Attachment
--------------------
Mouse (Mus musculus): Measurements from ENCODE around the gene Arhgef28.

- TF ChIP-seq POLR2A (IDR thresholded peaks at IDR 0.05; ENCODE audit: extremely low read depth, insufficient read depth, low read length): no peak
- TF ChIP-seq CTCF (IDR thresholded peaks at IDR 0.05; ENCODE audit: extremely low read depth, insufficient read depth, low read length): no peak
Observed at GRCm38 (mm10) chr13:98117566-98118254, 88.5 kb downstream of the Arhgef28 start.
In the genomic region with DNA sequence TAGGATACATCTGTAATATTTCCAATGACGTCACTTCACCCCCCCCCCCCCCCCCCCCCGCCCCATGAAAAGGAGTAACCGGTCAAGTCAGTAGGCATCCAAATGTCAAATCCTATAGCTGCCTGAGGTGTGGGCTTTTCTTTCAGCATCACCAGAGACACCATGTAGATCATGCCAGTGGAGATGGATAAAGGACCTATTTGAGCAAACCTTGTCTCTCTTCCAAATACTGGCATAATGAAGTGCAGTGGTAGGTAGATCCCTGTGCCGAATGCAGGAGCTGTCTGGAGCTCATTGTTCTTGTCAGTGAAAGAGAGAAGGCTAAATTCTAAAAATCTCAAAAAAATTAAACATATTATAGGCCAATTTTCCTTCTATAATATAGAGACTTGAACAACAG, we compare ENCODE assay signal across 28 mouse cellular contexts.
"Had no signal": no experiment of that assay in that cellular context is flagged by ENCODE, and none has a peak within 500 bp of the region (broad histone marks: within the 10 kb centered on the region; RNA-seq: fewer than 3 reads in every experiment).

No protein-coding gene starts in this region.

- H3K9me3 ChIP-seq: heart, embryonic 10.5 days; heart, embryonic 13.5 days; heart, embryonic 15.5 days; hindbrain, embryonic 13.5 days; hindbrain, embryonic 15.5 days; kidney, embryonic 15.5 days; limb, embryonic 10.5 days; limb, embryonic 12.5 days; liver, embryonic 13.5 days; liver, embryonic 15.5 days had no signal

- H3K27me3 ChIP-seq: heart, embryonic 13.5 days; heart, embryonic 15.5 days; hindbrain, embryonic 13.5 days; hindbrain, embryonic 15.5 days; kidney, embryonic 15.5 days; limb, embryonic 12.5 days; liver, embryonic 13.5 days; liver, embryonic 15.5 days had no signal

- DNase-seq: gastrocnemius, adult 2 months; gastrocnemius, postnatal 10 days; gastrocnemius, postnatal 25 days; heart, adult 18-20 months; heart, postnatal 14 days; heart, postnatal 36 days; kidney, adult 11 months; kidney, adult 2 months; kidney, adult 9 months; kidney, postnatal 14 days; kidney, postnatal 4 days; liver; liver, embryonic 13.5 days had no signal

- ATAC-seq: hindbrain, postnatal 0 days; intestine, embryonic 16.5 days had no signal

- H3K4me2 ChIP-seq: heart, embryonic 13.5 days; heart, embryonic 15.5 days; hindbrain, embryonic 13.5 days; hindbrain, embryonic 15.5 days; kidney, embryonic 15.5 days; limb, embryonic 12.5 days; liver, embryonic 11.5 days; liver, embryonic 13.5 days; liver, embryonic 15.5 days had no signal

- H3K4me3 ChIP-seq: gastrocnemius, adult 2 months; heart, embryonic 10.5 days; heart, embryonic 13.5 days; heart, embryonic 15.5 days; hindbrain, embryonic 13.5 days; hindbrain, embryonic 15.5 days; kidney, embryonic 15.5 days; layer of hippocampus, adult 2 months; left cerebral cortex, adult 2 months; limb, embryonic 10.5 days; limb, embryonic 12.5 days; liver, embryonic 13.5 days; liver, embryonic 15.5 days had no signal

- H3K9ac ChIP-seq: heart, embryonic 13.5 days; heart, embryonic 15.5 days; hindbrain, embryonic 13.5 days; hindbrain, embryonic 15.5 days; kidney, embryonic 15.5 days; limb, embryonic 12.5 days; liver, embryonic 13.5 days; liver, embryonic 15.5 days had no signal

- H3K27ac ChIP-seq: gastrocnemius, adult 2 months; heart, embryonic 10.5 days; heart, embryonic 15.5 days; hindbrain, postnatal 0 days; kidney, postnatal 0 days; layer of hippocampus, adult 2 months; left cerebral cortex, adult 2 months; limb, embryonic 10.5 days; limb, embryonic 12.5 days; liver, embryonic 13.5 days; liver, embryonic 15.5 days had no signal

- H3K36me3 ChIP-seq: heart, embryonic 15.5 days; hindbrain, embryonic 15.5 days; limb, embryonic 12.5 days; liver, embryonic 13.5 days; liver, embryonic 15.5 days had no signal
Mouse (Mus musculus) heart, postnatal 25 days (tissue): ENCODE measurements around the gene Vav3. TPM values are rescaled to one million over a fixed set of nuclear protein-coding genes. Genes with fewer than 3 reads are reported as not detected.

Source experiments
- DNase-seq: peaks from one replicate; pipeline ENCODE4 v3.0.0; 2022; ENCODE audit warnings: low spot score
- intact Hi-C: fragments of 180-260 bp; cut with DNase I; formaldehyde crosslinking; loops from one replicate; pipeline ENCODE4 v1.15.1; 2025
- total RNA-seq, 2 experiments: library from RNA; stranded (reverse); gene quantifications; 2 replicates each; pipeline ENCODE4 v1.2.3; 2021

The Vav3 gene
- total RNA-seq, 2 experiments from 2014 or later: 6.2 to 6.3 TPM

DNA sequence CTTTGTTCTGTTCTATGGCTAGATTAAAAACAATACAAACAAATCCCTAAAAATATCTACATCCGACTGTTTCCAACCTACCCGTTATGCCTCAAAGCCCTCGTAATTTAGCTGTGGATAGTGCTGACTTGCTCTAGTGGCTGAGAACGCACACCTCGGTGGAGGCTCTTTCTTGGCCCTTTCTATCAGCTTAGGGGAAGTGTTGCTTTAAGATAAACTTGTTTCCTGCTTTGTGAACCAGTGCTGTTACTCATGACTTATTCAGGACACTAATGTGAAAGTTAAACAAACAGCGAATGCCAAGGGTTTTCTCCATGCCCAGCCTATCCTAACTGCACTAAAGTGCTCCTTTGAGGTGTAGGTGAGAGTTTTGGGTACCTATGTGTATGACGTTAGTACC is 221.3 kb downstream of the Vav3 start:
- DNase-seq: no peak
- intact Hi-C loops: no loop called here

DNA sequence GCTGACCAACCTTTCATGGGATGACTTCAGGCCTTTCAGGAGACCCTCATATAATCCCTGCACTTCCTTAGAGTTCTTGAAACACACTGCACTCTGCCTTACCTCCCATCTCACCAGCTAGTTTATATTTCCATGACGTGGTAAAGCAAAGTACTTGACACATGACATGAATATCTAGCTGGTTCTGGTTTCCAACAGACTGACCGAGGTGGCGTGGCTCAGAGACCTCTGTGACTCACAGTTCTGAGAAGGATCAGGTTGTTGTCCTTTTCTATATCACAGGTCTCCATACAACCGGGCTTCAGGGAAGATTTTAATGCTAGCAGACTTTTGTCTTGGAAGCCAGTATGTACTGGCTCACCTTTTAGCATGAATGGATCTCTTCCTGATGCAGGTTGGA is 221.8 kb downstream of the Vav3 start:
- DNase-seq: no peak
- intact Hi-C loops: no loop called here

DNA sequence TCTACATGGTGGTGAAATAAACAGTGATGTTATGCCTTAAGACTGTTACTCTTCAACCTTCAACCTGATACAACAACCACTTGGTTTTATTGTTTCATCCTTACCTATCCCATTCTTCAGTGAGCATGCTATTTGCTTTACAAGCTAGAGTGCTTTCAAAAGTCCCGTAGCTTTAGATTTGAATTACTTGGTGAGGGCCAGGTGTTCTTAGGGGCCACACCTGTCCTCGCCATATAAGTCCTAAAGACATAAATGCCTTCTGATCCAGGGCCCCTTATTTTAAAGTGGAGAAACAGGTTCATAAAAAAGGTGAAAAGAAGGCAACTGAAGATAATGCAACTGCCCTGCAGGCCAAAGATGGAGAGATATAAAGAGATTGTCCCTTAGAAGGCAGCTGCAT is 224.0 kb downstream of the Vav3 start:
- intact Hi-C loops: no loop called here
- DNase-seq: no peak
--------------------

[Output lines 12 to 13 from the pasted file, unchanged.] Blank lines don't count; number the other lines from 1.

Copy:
- H3K4me2 ChIP-seq: heart, embryonic 13.5 days; heart, embryonic 15.5 days; hindbrain, embryonic 13.5 days; hindbrain, embryonic 15.5 days; kidney, embryonic 15.5 days; limb, embryonic 12.5 days; liver, embryonic 11.5 days; liver, embryonic 13.5 days; liver, embryonic 15.5 days had no signal

- H3K4me3 ChIP-seq: gastrocnemius, adult 2 months; heart, embryonic 10.5 days; heart, embryonic 13.5 days; heart, embryonic 15.5 days; hindbrain, embryonic 13.5 days; hindbrain, embryonic 15.5 days; kidney, embryonic 15.5 days; layer of hippocampus, adult 2 months; left cerebral cortex, adult 2 months; limb, embryonic 10.5 days; limb, embryonic 12.5 days; liver, embryonic 13.5 days; liver, embryonic 15.5 days had no signal